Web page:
Since a water body has several uses, it may fall into different categories for different uses. In that case, the overall category for the water body is the one with the highest category number.

Total Maximum Daily Load

According to the EPA, a TMDL or total maximum daily load is a calculation of the maximum amount of a pollutant that a water body can receive and still meet water quality standards, and an allocation of that amount to the pollutants source. A TMDL is the sum of the allowable loads of a single pollutant from all contributing point and nonpoint sources. The calculation must include a margin of safety to ensure that the water body can be used for purposes the state has designated. The calculation must also account for seasonal variation in water quality.

Waters in a Category 5a must develop a TMDL and a plan to implement it. For the State of Texas, the number of impairments addressed by TMDL projects has increased from 63 in 2000 to 190 in 2003. There may be several TMDLs for one body of water. A TMDL must also allocate this load to the various sources of pollution in the watershed. The state must then develop an implementation plan to achieve loading allocations as defined by the TMDL. TMDLs are subject to EPA approval; implementation plans are not.

The TCEQ must undertake new projects to restore the water quality with each new assessment, while continuing to implement plans for waters listed in previous years. For most listing years, around half of the water bodies have been subsequently removed from the list as a result of TMDLs, further analysis and monitoring, or changes in assessment methods. TMDLs have been completed or are in progress for about 25 to 35 percent of the impairments, depending on the listing year, in Texas. The remaining water bodies are addressed either from the analysis of the standards or targeted monitoring to document the degree and extent of the impairment.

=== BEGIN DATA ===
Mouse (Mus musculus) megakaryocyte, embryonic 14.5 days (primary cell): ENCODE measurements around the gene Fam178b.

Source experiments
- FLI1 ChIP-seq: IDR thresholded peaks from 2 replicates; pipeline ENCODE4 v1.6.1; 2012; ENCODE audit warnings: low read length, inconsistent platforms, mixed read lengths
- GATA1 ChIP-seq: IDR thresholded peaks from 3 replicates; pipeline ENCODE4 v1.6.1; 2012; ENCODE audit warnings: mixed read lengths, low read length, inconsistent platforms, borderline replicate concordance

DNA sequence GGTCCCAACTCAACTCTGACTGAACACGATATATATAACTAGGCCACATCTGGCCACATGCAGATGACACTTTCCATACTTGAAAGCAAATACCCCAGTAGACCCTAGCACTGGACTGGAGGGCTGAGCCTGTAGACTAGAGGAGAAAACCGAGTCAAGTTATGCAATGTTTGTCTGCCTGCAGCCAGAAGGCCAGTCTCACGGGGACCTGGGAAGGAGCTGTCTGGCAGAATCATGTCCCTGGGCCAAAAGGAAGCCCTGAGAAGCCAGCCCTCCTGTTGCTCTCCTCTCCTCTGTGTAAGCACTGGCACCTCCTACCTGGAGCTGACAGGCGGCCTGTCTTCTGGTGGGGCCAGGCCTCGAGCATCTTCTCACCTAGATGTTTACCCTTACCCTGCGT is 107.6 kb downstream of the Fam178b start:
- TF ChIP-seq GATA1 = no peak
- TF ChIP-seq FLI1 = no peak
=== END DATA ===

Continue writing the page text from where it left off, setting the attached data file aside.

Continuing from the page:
Surface water FAQs

How is water quality monitored?

The Texas Commission on Environmental Quality (TCEQ) regularly monitors the condition of the state's surface waters and assesses the status of water quality every two years. This assessment is submitted to the EPA and is published on the TCEQ Web site as the Texas Water Quality Inventory and 303(d) List.

What is a TMDL?

According to the EPA, a TMDL or total maximum daily load is a calculation of the maximum amount of a pollutant that a water body can receive and still meet water quality standards, and an allocation of that amount to the pollutants source. A TMDL is the sum of the allowable loads of a single pollutant from all contributing point and nonpoint sources.

Am I in a TMDL?

To determine if you are in a TMDL, identify the watershed that you are located in. Next, check the current 303(d) list to determine if your watershed is named and to identify the associated water quality parameter.

Do I contribute to the TMDL in my area?

In short, all activities, whether agricultural, industrial, municipal or recreational, contribute to the water quality in your watershed. Depending on the constituent of concern, some activities may be more significant contributors than others.

How does a TMDL designation get removed?

A plan for management of the TMDL in your watershed must be developed and effectively implemented in order to remove your watershed from the 303(d) list of impaired water bodies.

Publications

The Watershed Management Approach
Russell A. Persyn, Molly Griffin, Amy T. Williams and Clint Wolfe

Links

CSREES Southern Region Water Quality Program

Texas Commission on Environmental Quality

US Environmental Protection Agency